Book Stores

Guns and Books a Winning Combination for Wyoming Bookstore

As the folks over at the Wyoming Arts blog recently noted, a few weeks ago Publisher’s Weekly featured Torrie Rice’s Wheatland Mercantile Book Nook in Claire Kirch’s article, ”Wild West Bookseller.” Kirch writes:

“According to Rice—a self-professed ‘bookaholic’—Wheatland, a primarily agricultural community adjacent to a desolate stretch of I-25, halfway between Cheyenne and Casper, had always lacked a bookstore. The local library ‘didn’t have much,’ either, for the town’s 3,500 residents.”

So in 2003, Rice started a bookstore, but that’s not all she sells:

“This being Wyoming, where a Wild West mentality still thrives, Rice sells the 4,000 titles in her inventory alongside products made and sold by her husband, Jef Rice: custom-built handguns and rifles.

Full story here.

At the store's website they have a link to an author's website. Notice that the author's website has a certain theme to it. What do you see on every book cover?


Book Lovers Ask, What’s Seattle’s Secret?

Who (and/or whom) do you want to dictate your taste in books...

1) Amazon
2) Costco
3) Starbucks
4) a librarian
5) thank you I'll make up my own damn mind?

The New York Times talks about the book buyers for those three retailers, and the fact that all are headquartered in America's most literate city, Seattle.

Librarian and book guru Nancy Pearl is also highlighted as an arbiter of literary taste, and her start in Seattle is documented in this article.

Seeking Saucy Books Online? Don't Bother with Abunga touts itself as a "family friendly" Web site that allows its buyers to ban so-called 'saucy books' from their accounts. What's more, if enough customers block a certain book, the company removes it from the site altogether.

Just this month, the Knoxville, Tenn., site banned "The Golden Compass," a children's fantasy novel that has been targeted by religious groups as being anti-Christian since the release of the film version of the book in December. More from ABC News.

Michael Dirda on the the Past & Future of Bookselling, eBay etc.

"Once I could have sold my books to any number of local used bookshops for a reasonable sum--now nobody much wants anything, aside from rarities--because everything is available online. I myself understand the attractiveness of being able to buy everything you want, but I don't like the whole outlook. It's like a billionaire buying a beautiful woman any time he wants one to sleep with--where's the romance, where's the excitement, the heartache, the attendant glories and sorrows of romance? Once it was exciting to go out 'booking'--and there were scores of places to go. But now, now. To make everything freely available makes everything seem that much less interesting and desirable. But I begin to rant."--Michael Dirda in a discussion held Wednesday at the Washington Post.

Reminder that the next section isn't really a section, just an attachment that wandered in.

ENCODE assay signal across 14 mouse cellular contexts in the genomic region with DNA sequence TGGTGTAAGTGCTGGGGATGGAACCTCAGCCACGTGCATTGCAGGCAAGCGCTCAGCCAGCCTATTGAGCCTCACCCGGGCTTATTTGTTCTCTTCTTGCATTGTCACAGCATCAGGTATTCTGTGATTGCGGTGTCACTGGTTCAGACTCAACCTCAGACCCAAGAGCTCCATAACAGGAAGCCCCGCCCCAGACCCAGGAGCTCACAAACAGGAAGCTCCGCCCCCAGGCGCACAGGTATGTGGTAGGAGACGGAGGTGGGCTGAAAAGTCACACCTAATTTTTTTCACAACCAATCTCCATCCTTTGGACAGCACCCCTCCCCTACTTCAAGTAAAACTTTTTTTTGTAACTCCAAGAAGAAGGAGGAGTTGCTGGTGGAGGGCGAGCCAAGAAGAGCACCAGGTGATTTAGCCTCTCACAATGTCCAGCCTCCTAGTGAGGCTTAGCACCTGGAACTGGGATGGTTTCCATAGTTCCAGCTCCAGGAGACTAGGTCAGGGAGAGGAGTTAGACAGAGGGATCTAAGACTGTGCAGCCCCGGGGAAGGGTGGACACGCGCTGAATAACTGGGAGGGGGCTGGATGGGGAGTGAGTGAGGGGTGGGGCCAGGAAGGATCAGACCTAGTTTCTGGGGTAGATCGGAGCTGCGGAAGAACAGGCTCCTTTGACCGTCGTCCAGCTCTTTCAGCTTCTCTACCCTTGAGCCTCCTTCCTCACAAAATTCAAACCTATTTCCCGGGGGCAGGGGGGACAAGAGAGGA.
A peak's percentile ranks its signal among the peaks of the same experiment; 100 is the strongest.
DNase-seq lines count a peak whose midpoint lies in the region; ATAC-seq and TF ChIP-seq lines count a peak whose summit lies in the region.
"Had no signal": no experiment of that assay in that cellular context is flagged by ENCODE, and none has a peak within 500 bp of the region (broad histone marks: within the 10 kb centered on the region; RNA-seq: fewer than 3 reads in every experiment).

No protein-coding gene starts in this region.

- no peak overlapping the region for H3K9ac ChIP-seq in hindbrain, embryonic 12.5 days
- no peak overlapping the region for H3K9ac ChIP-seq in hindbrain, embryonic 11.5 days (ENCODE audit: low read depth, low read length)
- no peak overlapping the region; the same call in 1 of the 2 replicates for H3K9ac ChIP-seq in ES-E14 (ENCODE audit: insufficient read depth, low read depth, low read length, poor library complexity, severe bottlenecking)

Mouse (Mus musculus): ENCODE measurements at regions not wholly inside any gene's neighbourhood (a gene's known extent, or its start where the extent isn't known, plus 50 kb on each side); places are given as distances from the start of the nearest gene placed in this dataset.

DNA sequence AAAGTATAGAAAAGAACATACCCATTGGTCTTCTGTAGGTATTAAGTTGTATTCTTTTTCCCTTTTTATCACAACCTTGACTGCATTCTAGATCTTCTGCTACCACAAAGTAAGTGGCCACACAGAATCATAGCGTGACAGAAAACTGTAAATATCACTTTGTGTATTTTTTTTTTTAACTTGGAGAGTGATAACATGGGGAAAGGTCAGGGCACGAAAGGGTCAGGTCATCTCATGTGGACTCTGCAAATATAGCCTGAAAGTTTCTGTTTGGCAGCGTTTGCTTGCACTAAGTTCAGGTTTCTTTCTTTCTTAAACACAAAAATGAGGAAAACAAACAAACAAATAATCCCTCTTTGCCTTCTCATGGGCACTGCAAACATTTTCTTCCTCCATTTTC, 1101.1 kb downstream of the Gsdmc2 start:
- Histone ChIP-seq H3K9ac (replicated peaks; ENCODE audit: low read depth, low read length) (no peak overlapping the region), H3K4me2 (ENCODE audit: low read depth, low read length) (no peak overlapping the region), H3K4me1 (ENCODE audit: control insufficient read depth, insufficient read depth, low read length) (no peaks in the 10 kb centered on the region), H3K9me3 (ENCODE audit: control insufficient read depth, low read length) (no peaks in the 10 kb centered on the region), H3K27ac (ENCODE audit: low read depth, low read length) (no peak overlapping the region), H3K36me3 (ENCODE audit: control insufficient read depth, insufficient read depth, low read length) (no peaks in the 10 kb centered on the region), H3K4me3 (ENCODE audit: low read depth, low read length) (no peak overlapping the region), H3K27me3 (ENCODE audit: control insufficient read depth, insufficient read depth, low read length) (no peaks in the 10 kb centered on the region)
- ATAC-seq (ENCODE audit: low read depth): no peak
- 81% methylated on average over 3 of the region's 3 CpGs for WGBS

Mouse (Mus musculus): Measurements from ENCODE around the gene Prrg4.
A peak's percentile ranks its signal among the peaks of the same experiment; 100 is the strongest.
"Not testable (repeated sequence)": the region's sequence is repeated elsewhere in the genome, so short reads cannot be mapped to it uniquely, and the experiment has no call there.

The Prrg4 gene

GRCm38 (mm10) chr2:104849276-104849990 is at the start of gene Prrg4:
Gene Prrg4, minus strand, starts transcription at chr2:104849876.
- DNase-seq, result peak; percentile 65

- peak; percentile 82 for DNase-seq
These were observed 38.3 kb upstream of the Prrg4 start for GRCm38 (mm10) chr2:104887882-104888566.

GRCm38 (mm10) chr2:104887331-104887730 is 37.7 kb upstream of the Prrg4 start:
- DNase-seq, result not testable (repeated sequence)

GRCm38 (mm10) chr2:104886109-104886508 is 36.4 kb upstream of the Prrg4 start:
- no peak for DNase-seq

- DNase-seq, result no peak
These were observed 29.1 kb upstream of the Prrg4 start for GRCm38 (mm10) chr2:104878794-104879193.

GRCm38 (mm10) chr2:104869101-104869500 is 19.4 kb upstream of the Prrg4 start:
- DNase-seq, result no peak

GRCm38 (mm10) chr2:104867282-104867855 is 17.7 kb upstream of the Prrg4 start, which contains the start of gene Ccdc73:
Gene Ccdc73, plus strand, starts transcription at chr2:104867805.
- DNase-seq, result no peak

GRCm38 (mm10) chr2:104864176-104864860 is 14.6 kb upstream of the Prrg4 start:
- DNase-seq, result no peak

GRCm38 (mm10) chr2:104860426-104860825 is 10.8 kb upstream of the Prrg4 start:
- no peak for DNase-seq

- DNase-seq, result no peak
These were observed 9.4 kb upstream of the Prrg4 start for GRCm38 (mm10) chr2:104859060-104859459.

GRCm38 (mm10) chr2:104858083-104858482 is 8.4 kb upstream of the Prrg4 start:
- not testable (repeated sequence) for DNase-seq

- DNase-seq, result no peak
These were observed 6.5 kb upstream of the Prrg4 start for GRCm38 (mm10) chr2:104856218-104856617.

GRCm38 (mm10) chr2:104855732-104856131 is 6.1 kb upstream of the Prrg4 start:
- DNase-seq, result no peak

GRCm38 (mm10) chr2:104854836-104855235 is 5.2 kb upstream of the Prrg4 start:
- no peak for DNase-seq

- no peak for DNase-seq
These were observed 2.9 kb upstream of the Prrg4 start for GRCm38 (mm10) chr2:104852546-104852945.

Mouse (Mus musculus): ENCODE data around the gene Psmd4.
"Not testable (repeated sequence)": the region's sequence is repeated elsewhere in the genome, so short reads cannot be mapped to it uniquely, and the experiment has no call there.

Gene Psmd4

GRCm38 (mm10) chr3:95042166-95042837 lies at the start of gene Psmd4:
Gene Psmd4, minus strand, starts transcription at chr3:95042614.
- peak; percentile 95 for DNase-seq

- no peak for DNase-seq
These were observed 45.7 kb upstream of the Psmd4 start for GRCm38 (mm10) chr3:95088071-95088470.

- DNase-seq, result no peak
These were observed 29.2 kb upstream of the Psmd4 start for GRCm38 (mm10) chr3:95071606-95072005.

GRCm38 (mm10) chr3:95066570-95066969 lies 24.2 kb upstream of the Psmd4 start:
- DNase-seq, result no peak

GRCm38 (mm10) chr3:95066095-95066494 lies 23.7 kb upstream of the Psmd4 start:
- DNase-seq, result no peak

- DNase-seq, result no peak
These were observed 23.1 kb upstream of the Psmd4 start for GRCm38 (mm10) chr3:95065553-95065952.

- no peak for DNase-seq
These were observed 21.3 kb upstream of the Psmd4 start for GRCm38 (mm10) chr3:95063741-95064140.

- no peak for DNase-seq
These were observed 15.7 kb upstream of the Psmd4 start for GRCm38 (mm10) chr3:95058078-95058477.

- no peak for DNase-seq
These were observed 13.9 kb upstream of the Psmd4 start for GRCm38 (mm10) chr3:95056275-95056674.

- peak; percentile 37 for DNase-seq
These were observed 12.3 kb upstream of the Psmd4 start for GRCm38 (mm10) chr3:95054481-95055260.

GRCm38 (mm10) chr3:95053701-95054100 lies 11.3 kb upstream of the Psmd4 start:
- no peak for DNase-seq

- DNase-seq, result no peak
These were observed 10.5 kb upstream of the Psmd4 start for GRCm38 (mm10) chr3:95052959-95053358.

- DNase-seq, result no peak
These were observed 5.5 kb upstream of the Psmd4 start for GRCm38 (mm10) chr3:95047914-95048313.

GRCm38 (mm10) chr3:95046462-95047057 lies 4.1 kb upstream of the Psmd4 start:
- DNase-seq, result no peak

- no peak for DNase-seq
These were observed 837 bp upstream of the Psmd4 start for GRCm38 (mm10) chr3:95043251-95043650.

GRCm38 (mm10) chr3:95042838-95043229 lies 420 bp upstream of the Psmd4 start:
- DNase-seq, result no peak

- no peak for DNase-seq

An Espresso Book To Go With That Latte?

Vermont's wonderful Northshire Bookstore is getting one of those hot new Espresso Book Machines. They are proud to be the first independent bookstore in the United States—and one of only five locations in the world—to have an Espresso Book Machine (EBM) right on the premises. The EBM is a patented fully integrated book-making machine that can automatically produce a beautiful, high-quality trade-size paperback book in mere minutes...take a peek here(quicktime movie).


MI Books owner charged in theft probe

Prosecutors charged the owner of a long-time Ann Arbor used-book store and three other individuals in a book-selling scheme that involved hundreds of stolen textbooks from a nearby store.

Police said in court Tuesday that the owner of David's Books requested a "shopping list" of books from the three other suspects, and they stole the items for cash to feed a heroin habit.

Bookseller Amazon Building on Review Function offers pages of information on the book titles it sells online, including reviews. And now the reviewers are being reviewed, as customers are invited to rate a review's "helpfulness."

Full four minute audio clip at NPR

Borders opens bookshelves to digital services

When you walk through the doors of Borders' (BGP) new concept store, the place feels familiar. As with any big-box bookstore, you'll find a coffee shop over here and some strategically placed leather chairs over there. And, of course, lots of books.

But follow the table of books snaking off to the right, and you'll come face-to-face with Borders' newest retail strategy: a digital center where you can download music or books, burn CDs, research family histories, print pictures and order leather-bound books crammed with family photos — with help from clerks who know how to do those sorts of things and won't embarrass you if you don't.

Story continued here.


Orwell's ill-tempered rant on bookselling

An Interesting Boing Boing Post with an essay by George Orwell from 1936, "Bookshop Memories." It's a hilarious, ill-tempered, mean-spirited and vastly entertaining rant about what's wrong with the booky trade -- sure to be appreciated by recovering booksellers like me, and bookstore junkies.

But as soon as I went to work in the bookshop I stopped buying books. Seen in the mass, five or ten thousand at a time, books were boring and even slightly sickening. Nowadays I do buy one occasionally, but only if it is a book that I want to read and can't borrow, and I never buy junk. The sweet smell of decaying paper appeals to me no longer. It is too closely associated in my mind with paranoiac customers and dead bluebottles.


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